Ransomware has become an unfortunate reality in today’s digital world. In the first half of 2021 alone, ransomware attacks had already increased by 151% when compared with the first half of 2020.
This type of cyberattack, where a threat actor encrypts an individual’s or an organization’s files and then requests a ransom in exchange for their decryption, is inherently destructive and leads to massive financial losses. The best way to deal with the threat of ransomware attacks is to be prepared.
Read more: Best Ransomware Protection
How to Detect Ransomware Attacks
One important aspect of combating ransomware attacks is stopping them in their tracks by detecting them before they are able to wreak havoc on your organization. Here are some methods of detecting ransomware attacks.
- Use of privileged access management (PAM): PAM allows organizations to control, monitor, secure, and audit privileged identities and activities in an enterprise IT environment.
- Isolate data: Isolation helps protect sensitive data. By isolating data via backups, you both protect your files and make it easier to detect strange network traffic that wouldn’t normally be directed towards the isolated data.
- Make use of zero trust: Having zero trust policies in place makes it more difficult for hackers to escalate privileges that let them manipulate your network undetected.
- Adaptive monitoring: By carrying out threat hunting, you assume your network has already been compromised and try to seek out and eliminate any present threats.
- Use a cloud access security broker (CASB): CASBs allow organizations to set policies, manage risks, and monitor actions on their networks. This tool secures a full suite of cloud applications.
- Sandbox testing: When working with new or unrecognized files, it is useful to test them out in a sandbox environment first before they are exposed to your network. This can prevent threats from harming your broader network.
7 Ways to Prevent Ransomware
Detecting ransomware is your last line of defense. Here are some ways to prevent ransomware that can be put into place even before the detection stage.
- Keep software packages up to date: Updated software packages usually include fixes to the very security vulnerabilities that leave your company open to attack.
- Implement measures in a user-friendly manner: If employees have to work too hard to follow security policies, the chances of them bypassing these measures increase.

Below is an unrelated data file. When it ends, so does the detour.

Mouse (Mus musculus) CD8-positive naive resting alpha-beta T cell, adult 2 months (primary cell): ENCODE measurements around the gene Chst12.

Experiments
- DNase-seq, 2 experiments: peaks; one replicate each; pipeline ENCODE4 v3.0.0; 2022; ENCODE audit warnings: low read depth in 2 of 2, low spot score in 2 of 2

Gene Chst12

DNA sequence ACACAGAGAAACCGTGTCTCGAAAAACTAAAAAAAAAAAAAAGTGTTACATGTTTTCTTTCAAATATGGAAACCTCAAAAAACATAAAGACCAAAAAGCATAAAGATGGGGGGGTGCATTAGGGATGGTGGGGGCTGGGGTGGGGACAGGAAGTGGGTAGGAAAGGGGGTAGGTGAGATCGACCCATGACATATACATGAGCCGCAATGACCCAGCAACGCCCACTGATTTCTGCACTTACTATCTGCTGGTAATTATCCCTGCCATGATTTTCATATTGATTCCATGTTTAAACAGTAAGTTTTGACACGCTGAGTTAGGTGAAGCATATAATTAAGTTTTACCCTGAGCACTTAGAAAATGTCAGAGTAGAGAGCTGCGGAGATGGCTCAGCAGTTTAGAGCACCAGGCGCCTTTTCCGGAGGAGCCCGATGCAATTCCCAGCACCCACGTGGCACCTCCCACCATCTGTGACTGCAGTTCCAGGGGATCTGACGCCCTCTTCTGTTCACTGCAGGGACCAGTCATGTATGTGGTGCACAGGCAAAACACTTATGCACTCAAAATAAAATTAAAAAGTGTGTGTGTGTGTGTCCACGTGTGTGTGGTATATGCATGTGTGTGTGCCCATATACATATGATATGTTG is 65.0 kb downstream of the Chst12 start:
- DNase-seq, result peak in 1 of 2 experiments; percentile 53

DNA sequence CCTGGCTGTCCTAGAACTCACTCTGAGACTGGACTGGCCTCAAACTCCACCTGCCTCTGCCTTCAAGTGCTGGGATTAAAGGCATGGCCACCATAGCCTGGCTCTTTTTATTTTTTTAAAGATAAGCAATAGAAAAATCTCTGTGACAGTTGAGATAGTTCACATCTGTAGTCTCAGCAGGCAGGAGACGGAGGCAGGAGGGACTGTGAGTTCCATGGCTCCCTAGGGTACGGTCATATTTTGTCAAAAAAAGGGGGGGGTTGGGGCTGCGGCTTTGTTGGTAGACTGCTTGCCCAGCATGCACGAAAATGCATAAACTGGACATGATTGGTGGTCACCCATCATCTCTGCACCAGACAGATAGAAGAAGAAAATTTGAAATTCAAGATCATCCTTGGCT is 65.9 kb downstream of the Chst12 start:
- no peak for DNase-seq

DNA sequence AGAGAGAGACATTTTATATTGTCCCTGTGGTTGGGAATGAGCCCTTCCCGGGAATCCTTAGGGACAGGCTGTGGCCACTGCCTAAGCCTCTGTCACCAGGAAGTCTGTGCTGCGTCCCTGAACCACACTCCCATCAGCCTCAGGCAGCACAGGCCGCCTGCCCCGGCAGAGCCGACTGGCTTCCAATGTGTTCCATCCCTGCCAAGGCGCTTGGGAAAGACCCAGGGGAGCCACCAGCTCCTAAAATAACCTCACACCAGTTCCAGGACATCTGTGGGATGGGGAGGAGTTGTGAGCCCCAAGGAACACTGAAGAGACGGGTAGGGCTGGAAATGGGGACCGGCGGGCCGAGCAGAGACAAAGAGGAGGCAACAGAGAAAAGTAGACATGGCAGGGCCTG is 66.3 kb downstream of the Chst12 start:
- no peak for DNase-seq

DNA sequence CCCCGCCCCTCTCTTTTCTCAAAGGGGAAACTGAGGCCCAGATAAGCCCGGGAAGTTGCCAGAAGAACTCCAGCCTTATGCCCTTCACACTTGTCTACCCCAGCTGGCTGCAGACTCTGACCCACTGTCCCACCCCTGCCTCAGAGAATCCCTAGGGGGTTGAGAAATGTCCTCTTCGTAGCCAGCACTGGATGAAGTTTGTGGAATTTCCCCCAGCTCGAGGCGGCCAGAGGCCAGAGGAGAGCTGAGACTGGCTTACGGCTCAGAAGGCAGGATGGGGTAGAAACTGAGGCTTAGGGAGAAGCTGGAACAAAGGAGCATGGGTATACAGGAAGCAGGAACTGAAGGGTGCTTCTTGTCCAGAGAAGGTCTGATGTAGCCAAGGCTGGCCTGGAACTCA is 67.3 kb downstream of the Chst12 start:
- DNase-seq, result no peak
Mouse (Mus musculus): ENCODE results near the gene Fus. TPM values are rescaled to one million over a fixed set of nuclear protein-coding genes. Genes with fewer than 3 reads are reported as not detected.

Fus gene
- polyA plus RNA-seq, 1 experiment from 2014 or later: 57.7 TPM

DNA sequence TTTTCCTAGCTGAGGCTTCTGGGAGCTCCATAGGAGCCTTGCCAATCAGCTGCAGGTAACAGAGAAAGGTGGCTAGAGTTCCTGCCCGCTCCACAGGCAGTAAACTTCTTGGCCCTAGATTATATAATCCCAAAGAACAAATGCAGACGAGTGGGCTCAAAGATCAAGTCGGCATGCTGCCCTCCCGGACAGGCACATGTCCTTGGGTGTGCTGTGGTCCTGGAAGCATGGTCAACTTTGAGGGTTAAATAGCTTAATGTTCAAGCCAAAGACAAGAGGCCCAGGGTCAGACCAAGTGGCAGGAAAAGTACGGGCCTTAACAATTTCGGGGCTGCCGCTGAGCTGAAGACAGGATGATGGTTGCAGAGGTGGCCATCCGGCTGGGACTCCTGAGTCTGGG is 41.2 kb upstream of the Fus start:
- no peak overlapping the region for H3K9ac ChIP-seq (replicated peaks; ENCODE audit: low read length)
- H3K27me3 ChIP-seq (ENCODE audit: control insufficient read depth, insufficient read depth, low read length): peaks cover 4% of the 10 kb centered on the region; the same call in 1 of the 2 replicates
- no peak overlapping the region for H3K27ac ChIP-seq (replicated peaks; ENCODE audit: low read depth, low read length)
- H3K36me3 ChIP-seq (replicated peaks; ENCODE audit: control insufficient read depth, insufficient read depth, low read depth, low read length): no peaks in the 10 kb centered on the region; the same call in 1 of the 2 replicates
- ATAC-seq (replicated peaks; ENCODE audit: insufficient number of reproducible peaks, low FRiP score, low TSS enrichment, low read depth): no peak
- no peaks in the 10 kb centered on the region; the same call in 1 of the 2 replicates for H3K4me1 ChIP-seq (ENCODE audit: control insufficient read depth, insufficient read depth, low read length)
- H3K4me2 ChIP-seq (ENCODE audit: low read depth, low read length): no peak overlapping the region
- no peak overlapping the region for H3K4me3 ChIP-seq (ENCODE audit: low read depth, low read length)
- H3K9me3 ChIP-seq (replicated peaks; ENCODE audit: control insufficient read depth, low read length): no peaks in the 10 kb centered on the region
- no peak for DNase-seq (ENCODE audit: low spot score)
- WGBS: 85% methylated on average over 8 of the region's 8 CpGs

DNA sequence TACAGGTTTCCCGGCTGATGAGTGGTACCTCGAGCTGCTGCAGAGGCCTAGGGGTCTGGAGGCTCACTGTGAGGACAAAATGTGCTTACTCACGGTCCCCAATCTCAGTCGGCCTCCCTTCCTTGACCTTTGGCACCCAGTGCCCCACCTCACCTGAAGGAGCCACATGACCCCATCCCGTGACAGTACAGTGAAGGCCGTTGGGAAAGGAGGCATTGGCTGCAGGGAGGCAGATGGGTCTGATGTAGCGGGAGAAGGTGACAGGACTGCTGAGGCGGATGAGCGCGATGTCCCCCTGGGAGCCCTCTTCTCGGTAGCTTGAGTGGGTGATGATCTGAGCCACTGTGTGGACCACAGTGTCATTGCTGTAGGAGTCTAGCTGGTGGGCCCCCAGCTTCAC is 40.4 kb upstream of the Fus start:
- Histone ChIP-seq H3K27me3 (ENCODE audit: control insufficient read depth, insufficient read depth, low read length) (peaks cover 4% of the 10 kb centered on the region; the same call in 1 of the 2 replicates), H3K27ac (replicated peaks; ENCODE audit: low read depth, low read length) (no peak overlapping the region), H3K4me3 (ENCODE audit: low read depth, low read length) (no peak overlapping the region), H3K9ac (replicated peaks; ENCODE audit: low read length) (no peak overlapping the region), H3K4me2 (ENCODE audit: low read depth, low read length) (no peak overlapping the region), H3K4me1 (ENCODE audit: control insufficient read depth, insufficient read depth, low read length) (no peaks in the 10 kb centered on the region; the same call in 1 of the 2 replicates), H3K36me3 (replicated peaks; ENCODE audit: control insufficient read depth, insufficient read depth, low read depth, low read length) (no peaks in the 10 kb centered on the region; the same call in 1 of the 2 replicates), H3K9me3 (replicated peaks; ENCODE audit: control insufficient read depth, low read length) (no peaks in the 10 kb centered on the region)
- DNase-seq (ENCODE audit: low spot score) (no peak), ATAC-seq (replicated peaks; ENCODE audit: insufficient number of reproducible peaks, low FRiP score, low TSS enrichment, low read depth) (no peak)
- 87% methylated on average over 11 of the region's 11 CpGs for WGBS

- Use multi-factor authentication (MFA): MFA helps to reduce the chances of there being unauthorized access to a company’s network, ensuring network access is only gained through the provision of at least two pieces of information. Typically, one of these is a password and the other is a one-time authorization code.
- Educate employees on the importance of following security guidelines: By making sure staff is aware of the risks, they are more likely to follow security measures and stay vigilant for anomalies while using your network.
- Implement an email spam filter: Many ransomware attacks begin with a malicious email. However, an effective spam filter can greatly reduce the risk of getting attacked by ransomware.
- Backup critical data offline: Backing up in the cloud is convenient. However, having an isolated offline backup is a great way of ensuring potential ransomware attackers are unable to compromise your data.
- Restrict and secure personal devices: Personal devices have the potential to easily introduce threats to a network. They may not be subjected to the same careful scrutiny that office devices are, which can give attackers an easy pathway into your network.
Read more on eSecurity Planet: How to Prevent Ransomware Attacks: 20 Best Practices
What to Do During a Ransomware Attack
In the unfortunate event that your organization is hit by a ransomware attack, there are some steps that you can take to reduce the spread and damage of the ransomware.
- Isolate affected devices: Some types of ransomware spread quietly to other devices on a network. For this reason, if some of your devices have been hit with ransomware, it is critical that you isolate them to ensure other devices don’t get infected.
- Identify the ransomware: Attackers will usually leave behind information in the ransom note and file extensions that is present only after encryption. This can help you to identify the ransomware and move to remediate it.
- Remove the ransomware: If you don’t have enterprise-grade security tools in place, there are free tools online that can help you to remove ransomware from your devices.
- Reset and wipe devices: If no ransomware removal tool is available, then it’s best to reset and wipe any affected devices.
- Restore from backup: You will first need to inspect your backup to ensure it isn’t also infected with ransomware.
The Best Prevention Is to Be Prepared
Ransomware attacks are becoming more rampant and can destroy a business. Luckily, there are ways of detecting and preventing ransomware in the first place, such as making use of zero trust policies, using multi-factor authentication, and backing up critical data offline.
While it is preferable to never be infected by ransomware, even if your organization is, there are measures that can be taken to remove it from your organization’s devices. In the event you are attacked, it’s also crucial to learn from this crisis and put better security policies in place to prevent it from happening again.